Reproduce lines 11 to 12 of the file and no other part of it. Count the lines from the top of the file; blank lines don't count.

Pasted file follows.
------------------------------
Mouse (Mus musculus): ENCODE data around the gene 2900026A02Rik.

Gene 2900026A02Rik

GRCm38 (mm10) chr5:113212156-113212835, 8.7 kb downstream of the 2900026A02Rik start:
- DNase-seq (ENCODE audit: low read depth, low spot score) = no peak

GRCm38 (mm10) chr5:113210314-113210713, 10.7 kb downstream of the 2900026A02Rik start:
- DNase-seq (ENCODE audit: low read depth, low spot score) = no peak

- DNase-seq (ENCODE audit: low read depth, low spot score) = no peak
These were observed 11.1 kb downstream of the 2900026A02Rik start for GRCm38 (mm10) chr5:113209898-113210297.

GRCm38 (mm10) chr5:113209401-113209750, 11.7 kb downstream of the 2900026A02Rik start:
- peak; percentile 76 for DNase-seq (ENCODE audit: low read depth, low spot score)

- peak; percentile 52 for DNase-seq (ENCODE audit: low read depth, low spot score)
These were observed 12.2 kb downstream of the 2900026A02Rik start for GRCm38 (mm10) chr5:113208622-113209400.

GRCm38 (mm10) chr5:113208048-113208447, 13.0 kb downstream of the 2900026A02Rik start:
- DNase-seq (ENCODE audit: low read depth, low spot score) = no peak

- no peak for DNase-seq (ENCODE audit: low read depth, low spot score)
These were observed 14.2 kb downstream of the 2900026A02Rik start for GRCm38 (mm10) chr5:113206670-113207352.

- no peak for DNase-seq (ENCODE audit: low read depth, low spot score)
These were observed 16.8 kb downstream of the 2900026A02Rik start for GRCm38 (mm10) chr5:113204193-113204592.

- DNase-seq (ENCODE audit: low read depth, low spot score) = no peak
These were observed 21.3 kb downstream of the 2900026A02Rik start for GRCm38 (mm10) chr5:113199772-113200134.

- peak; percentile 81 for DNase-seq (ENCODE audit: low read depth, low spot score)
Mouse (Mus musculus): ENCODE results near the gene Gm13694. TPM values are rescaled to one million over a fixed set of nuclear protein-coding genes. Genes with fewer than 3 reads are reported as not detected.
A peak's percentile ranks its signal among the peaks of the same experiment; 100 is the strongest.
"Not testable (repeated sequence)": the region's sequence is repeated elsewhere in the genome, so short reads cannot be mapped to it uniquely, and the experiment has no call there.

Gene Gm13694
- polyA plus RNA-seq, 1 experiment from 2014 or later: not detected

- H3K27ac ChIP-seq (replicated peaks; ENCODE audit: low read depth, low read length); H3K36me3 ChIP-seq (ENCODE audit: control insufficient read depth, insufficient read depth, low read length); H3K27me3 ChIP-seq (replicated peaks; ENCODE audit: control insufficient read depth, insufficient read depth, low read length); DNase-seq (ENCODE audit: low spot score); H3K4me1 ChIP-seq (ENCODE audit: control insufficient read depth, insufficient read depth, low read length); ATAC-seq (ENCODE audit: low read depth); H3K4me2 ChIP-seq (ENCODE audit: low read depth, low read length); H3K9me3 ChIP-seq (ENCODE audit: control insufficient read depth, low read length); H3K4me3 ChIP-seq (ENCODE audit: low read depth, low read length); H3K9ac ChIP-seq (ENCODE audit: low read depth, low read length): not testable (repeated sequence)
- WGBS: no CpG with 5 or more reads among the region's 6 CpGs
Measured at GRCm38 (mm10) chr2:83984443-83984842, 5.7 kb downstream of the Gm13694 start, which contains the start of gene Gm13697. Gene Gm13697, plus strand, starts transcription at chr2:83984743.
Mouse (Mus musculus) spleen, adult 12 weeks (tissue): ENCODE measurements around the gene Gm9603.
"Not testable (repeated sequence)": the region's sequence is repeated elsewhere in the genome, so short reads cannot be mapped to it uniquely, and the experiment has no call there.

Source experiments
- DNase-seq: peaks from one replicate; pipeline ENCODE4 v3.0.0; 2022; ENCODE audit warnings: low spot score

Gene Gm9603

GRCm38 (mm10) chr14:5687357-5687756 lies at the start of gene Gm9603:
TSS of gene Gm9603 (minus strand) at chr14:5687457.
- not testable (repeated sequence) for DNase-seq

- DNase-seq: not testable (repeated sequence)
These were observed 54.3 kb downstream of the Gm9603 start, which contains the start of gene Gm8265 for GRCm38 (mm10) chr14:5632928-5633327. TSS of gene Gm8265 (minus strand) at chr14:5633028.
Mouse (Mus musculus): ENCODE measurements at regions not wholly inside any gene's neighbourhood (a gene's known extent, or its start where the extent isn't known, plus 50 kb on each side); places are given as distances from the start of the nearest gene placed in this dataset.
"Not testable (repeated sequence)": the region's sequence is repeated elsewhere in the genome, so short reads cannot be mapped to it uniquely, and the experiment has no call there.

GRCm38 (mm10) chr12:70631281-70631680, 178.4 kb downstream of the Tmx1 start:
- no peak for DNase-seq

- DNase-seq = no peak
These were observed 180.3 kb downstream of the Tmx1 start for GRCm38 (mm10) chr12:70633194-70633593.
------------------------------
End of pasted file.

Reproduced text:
- peak; percentile 52 for DNase-seq (ENCODE audit: low read depth, low spot score)
These were observed 12.2 kb downstream of the 2900026A02Rik start for GRCm38 (mm10) chr5:113208622-113209400.